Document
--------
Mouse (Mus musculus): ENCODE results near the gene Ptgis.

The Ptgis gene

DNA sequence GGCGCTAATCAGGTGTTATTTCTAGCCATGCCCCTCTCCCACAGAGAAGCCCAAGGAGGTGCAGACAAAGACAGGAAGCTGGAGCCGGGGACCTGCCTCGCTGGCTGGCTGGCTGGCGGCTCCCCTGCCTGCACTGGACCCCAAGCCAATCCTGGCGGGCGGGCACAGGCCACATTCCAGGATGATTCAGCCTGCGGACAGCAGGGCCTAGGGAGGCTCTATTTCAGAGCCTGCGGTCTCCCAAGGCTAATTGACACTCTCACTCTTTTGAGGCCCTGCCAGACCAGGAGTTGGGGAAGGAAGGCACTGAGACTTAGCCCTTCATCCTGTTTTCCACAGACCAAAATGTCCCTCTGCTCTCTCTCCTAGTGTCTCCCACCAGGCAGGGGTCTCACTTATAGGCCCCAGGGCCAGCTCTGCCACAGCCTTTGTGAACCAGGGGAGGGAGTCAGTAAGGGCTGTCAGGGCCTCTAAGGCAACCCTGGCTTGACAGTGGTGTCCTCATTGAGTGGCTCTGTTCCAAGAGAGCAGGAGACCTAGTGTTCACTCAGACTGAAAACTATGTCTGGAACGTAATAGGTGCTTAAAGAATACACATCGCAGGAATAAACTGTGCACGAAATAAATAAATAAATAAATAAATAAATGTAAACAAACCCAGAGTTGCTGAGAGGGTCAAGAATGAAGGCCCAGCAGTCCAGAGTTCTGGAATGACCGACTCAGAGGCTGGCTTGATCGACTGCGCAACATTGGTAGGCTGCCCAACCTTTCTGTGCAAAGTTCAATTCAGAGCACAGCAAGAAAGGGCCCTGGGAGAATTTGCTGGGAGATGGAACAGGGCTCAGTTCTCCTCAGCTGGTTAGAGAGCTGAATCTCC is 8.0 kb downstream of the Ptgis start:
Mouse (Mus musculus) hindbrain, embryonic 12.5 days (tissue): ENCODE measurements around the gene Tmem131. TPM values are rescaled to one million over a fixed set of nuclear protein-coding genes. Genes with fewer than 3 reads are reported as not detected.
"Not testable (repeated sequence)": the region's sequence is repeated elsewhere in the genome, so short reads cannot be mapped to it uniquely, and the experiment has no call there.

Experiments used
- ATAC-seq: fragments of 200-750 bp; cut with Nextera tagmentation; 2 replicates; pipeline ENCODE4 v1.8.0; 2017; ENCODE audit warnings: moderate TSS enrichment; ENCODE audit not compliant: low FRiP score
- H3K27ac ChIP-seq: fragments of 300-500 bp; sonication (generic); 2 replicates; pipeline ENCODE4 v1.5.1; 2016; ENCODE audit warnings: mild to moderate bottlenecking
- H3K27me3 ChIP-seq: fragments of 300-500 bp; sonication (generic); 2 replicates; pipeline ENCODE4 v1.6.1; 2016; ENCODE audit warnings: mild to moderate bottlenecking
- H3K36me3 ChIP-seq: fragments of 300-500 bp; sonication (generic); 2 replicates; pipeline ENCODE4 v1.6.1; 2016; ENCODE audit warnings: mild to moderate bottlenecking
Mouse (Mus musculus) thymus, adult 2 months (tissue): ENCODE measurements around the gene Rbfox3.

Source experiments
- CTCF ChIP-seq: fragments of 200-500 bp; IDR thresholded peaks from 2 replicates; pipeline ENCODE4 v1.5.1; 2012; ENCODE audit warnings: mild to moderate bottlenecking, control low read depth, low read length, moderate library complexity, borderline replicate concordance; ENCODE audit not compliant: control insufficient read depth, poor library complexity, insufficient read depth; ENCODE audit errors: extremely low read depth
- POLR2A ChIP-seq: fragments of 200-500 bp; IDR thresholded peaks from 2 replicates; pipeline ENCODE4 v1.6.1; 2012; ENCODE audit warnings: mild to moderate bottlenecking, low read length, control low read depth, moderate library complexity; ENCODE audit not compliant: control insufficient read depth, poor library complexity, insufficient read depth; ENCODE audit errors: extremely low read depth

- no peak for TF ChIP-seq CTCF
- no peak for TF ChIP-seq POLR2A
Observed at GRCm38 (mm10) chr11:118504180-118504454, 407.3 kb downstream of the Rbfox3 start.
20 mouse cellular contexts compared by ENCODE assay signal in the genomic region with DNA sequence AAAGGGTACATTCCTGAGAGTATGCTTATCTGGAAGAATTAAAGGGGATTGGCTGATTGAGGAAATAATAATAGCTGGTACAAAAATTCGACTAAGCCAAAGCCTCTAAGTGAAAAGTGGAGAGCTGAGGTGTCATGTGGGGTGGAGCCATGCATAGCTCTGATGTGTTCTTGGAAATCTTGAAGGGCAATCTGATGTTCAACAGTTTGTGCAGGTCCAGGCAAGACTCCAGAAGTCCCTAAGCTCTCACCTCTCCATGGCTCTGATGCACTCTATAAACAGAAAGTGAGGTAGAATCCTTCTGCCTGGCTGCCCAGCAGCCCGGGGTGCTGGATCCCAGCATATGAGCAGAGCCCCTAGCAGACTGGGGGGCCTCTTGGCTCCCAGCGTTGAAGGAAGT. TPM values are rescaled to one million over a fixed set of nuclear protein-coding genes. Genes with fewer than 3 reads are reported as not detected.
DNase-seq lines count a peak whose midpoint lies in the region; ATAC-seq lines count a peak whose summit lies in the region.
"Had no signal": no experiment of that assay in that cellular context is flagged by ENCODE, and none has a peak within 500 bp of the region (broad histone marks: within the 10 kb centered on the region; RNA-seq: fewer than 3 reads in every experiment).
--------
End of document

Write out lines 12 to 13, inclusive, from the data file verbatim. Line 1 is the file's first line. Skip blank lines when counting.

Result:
Source experiments
- CTCF ChIP-seq: fragments of 200-500 bp; IDR thresholded peaks from 2 replicates; pipeline ENCODE4 v1.5.1; 2012; ENCODE audit warnings: mild to moderate bottlenecking, control low read depth, low read length, moderate library complexity, borderline replicate concordance; ENCODE audit not compliant: control insufficient read depth, poor library complexity, insufficient read depth; ENCODE audit errors: extremely low read depth